In our current infatuation with data, data, and lots more data, it can be discomforting to realize that a lot of it is crap. And I’m not just talking about useless metrics, or dirty data that needs tidying up before you can make sense of it. I’m talking about data that is false, fraudulent, improbable, or even impossible. Bad data happens surprisingly often in the social sciences (see the replicability crisis). It probably happens just about as often in communications measurement and evaluation, as well.
To be valid, your work must be based on valid data. A lot of bad research got that way by basing itself on bad data. Just the other day our United States of America collected some very important data that helps determine how and by whom our country is run. How do we insure that our research or elections are based on valid information?
Some of the more interesting techniques to check for erroneous, fraudulent, or impossible data rely on testing for certain mathematical characteristics of typical, or atypical, data. Two of these are especially quirky and surprisingly fun to think about: the GRIM test and Benford’s law.
The GRIM test. If you want to do a rough check for the validity of averages of integer data (like average age, or average number of tweets per month), and you know N, the number of terms averaged together, then the recently-developed GRIM test provides an easy way to do that. It will confirm that a given average is mathematically possible. (See “There’s a Good Chance Your Public Relations Research Is Faulty: Here’s the GRIM Test, an Easy Way to Check Your Data.”)
This year, at the 2018 Summit on the Future of Communications Measurement, I spoke on Benford’s Law. Here’s a recap of the presentation:
Back in 1880, a Canadian astronomer named Simon Newcomb noticed that his notebook of logarithmic tables, (which in pre-computer times were used to help simplify calculations), showed a strange pattern of wear. More wear on the pages with numbers whose beginning digit was 1 or 2, and much less wear on the pages with numbers that began with the higher digits, like 7, 8, or 9. He came up with the notion that numbers found in naturally occurring data, like those in log tables or most research databases, were much more likely to begin with the smaller digits, and less likely to begin with the larger ones. That is, the leading digit of whatever the number is, is more likely to be a lower number (1 or 2, say) than a higher number (8 or 9, for instance).
Some 50 years later, an American named Frank Benford put this concept into the form of a law (sometimes called Newcomb-Benford’s law, law of anomalous numbers, or first-digit law). For you mathematicians, the distribution is: Prob(d) = log10(d+1) – log10(d), where d is the initial digit. It’s displayed in the chart up above (which I found here, with a good explanation, as well).
And, So, Why Is This Even Interesting?
The big deal here is that the first digit (left-most digit) of numbers in naturally occurring data sets is not randomly distributed. Yes, I’m sure that boggles your mind, just as it did mine when I first heard it. Try it this way: Consider any set of naturally occurring numbers, like lengths of rivers, numbers on the first page of the WSJ, or the numbers reported in a tax return. You’d think that the digits 1,2,3,4,5,6,7,8, or 9 would be equally likely to appear as the first digits of those numbers. But they aren’t. 1 is far more likely, at about 30%, declining logarithmically to 9, at 4 or 5%.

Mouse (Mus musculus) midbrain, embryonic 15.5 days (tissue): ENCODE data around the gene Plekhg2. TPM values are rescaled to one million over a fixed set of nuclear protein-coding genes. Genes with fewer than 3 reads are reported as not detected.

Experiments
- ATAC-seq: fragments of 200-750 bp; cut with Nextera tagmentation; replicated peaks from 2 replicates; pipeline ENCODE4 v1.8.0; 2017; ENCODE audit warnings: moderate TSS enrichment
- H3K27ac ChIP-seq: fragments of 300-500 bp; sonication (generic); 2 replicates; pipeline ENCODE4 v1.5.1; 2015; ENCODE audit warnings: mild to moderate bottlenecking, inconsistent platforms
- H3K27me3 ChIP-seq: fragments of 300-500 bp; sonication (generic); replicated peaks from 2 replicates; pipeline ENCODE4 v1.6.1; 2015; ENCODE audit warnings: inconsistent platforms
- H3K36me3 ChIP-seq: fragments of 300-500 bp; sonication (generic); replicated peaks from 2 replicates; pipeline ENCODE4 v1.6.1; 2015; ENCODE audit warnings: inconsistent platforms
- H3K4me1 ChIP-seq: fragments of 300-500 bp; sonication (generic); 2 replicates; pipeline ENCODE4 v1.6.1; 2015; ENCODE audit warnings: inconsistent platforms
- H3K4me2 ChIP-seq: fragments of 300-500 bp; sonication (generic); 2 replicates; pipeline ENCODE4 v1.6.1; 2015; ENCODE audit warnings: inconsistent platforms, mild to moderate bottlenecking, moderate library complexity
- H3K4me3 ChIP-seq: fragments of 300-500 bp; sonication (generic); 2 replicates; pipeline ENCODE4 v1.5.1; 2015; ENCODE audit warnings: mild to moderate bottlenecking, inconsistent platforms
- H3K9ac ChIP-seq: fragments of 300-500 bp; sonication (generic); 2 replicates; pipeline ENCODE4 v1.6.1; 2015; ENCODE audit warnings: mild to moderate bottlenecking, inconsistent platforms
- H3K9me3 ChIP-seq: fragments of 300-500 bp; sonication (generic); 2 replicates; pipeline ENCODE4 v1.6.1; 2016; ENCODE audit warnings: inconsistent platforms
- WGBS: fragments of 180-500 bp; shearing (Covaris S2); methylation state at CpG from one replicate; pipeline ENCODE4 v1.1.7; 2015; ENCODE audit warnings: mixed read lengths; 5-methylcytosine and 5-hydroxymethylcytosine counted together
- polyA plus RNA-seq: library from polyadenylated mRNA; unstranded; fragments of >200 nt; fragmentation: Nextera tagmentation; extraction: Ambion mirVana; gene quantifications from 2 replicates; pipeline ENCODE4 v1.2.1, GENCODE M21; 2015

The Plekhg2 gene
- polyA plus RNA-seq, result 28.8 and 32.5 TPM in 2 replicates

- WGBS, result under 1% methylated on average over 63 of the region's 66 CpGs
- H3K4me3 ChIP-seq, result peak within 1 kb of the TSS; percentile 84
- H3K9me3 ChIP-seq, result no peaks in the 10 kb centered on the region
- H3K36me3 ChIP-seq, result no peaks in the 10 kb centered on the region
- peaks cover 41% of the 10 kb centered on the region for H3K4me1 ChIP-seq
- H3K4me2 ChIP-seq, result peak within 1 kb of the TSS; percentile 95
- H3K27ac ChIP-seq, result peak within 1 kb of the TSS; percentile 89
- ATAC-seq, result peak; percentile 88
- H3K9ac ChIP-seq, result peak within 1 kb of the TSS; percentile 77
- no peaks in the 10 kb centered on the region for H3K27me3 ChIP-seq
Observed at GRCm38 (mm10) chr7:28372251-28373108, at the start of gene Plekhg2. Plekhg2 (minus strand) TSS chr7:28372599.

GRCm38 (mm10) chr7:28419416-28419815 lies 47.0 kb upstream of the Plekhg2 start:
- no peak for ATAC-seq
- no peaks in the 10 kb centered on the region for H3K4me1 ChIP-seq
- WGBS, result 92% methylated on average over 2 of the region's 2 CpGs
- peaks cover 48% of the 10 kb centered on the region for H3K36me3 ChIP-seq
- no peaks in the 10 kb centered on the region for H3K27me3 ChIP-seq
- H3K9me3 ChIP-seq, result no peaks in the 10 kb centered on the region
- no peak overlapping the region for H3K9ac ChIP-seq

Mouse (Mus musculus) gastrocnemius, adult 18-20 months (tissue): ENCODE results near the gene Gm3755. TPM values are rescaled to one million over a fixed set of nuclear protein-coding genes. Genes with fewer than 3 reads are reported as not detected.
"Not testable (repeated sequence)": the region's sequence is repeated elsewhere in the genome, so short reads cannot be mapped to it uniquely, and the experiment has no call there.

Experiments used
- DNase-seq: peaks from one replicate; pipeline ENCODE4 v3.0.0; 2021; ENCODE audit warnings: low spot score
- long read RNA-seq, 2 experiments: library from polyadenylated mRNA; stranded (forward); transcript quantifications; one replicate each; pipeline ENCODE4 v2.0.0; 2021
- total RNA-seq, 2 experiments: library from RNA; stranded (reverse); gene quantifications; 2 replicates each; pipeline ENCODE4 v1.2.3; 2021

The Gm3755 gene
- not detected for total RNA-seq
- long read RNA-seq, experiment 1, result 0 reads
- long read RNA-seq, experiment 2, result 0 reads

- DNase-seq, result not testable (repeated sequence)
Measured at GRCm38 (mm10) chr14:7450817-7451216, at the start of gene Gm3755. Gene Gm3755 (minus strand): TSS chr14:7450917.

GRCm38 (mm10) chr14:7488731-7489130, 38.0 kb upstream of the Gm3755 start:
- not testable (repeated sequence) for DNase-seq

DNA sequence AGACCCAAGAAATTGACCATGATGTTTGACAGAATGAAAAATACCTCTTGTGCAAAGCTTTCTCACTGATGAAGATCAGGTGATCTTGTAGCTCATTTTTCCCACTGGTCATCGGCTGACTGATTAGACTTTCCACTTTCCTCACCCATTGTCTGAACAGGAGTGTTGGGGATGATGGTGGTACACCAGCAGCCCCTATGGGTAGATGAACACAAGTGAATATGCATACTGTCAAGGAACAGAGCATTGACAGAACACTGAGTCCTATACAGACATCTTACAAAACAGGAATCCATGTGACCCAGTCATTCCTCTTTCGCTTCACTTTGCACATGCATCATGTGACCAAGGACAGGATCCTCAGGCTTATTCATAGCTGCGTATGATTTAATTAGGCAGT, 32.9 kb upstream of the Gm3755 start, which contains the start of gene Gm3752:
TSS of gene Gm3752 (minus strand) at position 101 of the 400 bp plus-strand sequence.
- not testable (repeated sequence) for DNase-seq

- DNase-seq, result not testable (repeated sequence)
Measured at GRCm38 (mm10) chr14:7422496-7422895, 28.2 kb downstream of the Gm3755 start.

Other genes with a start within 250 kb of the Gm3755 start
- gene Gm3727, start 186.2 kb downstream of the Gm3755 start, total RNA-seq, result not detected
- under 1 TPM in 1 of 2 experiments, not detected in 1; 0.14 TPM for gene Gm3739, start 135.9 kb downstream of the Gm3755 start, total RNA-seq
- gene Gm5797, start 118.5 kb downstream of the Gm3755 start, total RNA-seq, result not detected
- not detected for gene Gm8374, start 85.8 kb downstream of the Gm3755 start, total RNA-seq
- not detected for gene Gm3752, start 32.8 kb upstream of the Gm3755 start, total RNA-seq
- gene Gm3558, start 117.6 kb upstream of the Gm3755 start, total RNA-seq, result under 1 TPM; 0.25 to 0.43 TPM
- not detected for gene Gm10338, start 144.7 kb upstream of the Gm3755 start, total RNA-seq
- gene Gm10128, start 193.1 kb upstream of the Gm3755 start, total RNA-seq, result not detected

To have some fun learning more about Benford’s Law, watch this very energetic guy apply it to the front page of the Financial Times:
Benford’s Law does not work for any set of data that is constrained within particular limits, like the heights of people, or prices. It does work for a remarkable range of naturally occurring data and numbers.
What’s it Used For?
Since about 1989, Benford’s Law has been used to detect fraud in financial statements. And more recently in demographic data and research reports. It is admissible evidence in federal, state, and local courts of law. It has been used to test regression coefficients in scientific papers, and to detect anomalies in health care data. It has been used on Iranian election data to demonstrate probable fraud. Also, several years after Greece joined the European Union, Benford’s Law was used to analyze the financial data Greece used in their application. It was found to be highly improbable.
But Why Does it Happen Like That?
This strongly skewed distribution of initial digits seems surprising, even weird. Why shouldn’t they all be equally likely? Why should lower numbers be so much more common?
I scoured the web in an effort to find a simple, clear explanation, but failed. It’s just not a easy thing to explain. Perhaps a clue is found by noting that many common natural phenomena have logarithmic scales. Like decibels for sound, and the Richter magnitude scale for earthquakes. And so one of the most readily comprehensible explanations, given in terms of the growth of a country’s population makes reasonable sense: If the population grows exponentially (as many natural phenomena do) then the number that represents the size of the population spends much more time, as it grows, beginning with a 1 than with the later leading digits. So the numbers with smaller leading digits are more common.
Final note: In a way, data is news at its most basic. So if we can discover ways to identify fake data, we can probably discover how to identify fake news. The GRIM test and Benford’s Law are high school algebra. Just imagine what higher level math combined with big data can do. ∞